In addition to light therapy, some additional treatment and prevention methods for SAD that you may want to consider include:
- Getting more sunlight. Being outside, even if it’s cloudy, or even increasing the amount of sunlight that enters your space may help improve your symptoms.
- Practicing self-care. Eating a variety of whole foods with enough vitamins and managing stress by exercising and getting enough sleep could prevent and treat SAD.
- Planning activities with friends. Your social circle can be a great resource for support, so you might consider planning activities during the winter to keep you from hunkering down at home.
- Taking antidepressant medications. Health care providers sometimes recommend medication for severe depression, either alone or with light therapy. In some cases, taking the medication before SAD begins can prevent it.
- Avoiding alcohol and drugs. These substances might make symptoms worse and could interact negatively with antidepressants.
- Taking vitamin D supplements. Vitamin D supplements may address potential vitamin D deficiencies and improve symptoms.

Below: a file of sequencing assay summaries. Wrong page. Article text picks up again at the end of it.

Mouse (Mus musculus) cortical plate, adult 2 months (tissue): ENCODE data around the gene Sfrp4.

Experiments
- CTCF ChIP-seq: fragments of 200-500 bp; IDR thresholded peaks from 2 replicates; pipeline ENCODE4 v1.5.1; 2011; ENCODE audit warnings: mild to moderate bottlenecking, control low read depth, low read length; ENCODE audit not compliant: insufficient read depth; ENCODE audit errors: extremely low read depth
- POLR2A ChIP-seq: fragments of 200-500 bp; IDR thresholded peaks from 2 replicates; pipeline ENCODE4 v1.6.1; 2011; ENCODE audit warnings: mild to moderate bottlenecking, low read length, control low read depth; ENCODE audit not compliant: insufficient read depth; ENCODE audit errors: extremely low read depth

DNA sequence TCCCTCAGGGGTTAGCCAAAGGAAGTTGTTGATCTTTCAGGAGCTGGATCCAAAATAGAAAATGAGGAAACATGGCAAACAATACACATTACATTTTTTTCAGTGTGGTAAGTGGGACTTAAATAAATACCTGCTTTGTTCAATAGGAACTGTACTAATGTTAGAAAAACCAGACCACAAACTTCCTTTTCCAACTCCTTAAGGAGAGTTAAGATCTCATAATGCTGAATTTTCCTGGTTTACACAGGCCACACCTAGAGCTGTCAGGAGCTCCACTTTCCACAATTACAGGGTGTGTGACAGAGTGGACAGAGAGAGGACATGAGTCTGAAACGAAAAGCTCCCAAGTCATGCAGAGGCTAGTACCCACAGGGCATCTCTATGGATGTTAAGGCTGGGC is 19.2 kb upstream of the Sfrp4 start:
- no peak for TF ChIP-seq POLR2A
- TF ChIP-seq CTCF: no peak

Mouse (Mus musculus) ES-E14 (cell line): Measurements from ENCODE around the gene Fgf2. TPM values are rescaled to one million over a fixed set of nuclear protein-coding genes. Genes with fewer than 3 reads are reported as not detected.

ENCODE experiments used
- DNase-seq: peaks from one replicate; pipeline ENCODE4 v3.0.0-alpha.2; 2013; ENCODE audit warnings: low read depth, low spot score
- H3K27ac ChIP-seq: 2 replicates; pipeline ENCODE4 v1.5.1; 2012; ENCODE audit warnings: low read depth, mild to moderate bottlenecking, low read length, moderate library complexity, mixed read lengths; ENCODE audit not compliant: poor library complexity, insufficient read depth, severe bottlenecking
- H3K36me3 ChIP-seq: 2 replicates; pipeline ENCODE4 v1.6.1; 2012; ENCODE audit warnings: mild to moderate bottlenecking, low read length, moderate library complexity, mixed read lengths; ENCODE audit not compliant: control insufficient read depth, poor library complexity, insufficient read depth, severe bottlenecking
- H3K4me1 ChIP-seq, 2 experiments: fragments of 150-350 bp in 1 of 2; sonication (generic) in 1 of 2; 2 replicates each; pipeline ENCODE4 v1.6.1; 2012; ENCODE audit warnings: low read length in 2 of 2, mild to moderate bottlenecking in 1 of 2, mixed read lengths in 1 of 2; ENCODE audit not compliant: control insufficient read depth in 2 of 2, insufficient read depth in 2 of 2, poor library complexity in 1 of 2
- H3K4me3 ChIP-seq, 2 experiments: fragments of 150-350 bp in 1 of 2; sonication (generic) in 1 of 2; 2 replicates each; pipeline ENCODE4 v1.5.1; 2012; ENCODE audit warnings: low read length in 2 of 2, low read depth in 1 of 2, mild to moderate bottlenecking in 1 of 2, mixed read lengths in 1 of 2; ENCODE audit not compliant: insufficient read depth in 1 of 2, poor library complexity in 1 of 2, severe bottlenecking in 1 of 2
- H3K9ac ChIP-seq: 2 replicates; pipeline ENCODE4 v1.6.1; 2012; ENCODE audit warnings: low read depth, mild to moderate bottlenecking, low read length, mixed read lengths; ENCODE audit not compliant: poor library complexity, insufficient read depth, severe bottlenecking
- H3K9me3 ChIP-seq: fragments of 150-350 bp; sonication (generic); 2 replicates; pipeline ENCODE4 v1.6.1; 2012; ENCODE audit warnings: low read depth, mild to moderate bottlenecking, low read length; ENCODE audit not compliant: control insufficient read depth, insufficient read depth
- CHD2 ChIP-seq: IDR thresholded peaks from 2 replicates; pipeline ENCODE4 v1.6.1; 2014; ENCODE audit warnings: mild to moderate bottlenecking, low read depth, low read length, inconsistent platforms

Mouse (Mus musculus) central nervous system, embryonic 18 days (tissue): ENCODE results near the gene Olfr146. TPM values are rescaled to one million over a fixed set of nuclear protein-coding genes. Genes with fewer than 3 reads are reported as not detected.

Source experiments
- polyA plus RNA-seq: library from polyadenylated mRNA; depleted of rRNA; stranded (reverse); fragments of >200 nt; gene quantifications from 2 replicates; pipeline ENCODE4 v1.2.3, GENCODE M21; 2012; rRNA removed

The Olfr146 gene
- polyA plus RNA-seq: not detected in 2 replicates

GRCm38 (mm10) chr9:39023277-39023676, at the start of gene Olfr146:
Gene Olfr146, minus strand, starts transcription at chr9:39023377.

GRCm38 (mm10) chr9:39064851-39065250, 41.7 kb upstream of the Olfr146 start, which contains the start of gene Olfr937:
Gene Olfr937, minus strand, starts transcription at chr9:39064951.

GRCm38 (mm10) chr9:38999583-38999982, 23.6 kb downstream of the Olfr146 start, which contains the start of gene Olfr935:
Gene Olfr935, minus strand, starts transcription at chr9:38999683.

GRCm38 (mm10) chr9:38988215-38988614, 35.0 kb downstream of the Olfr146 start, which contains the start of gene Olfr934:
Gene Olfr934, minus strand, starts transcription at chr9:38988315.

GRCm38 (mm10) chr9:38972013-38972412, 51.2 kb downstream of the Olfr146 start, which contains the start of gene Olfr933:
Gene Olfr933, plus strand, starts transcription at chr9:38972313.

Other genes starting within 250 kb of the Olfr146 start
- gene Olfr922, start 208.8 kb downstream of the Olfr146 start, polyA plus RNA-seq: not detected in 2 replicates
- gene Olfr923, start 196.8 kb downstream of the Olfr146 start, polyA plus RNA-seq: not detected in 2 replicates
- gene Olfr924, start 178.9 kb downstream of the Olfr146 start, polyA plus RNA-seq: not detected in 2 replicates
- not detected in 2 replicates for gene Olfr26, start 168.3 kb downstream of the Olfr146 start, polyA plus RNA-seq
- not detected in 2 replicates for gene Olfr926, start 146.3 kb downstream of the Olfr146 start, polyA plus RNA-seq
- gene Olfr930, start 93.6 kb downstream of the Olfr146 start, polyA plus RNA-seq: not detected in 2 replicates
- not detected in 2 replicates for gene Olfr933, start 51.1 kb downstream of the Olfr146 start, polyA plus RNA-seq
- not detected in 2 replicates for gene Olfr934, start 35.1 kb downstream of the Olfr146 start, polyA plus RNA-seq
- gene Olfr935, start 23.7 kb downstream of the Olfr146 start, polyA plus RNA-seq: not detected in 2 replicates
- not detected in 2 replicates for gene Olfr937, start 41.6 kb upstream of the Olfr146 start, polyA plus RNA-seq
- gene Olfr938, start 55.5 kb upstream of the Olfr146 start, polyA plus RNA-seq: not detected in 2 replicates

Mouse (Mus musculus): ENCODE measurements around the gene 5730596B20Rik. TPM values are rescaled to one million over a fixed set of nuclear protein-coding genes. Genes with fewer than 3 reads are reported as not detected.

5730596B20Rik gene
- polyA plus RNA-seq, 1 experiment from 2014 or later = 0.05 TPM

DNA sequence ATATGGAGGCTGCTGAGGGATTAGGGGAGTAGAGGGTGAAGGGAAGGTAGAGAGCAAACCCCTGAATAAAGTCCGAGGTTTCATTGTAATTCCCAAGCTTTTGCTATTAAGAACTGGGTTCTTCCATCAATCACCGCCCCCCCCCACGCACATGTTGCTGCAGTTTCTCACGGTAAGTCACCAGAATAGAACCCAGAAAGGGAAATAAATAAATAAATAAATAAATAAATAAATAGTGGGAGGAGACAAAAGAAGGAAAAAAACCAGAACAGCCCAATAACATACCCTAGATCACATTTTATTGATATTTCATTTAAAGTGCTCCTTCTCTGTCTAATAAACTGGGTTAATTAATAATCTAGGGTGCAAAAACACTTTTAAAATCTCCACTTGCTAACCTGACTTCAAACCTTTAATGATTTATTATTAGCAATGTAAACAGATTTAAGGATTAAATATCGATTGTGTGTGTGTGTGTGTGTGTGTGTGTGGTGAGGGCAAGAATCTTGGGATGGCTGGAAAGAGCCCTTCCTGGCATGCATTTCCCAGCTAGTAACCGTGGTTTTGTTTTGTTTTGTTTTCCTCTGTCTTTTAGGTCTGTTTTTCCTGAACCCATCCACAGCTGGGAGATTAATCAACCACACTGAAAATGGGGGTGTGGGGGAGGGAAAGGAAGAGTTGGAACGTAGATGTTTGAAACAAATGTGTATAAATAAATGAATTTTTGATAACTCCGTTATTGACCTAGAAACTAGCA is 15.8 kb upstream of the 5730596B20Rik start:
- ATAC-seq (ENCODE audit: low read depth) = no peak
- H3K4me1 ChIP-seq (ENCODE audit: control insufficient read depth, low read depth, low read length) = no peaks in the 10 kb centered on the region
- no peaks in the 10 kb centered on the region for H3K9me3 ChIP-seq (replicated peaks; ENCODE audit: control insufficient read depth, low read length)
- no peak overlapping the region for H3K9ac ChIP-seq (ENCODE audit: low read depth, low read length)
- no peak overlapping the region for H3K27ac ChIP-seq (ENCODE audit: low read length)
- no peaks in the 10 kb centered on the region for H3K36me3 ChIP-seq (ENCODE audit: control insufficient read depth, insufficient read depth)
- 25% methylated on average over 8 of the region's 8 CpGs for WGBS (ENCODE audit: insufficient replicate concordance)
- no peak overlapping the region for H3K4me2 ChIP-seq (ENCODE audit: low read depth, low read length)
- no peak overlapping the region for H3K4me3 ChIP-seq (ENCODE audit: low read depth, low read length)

- Engaging in cognitive behavioral therapy (CBT). CBT is a type of talk therapy shown to treat SAD effectively with long-lasting effects.
List adapted from Cleveland Clinic
Ultimately, while light therapy is one way to battle the power of the dark side, it isn’t your only option. Noticing that your shift in moods might be related to seasonal changes is a great start. A next step to consider is making an appointment with a mental health professional. They can assess your symptoms, more accurately diagnose you, and if necessary, discuss treatment options that may help you get some spring back in your step.
Here’s to a warmer, brighter winter,
Originally published Oct 06, 1994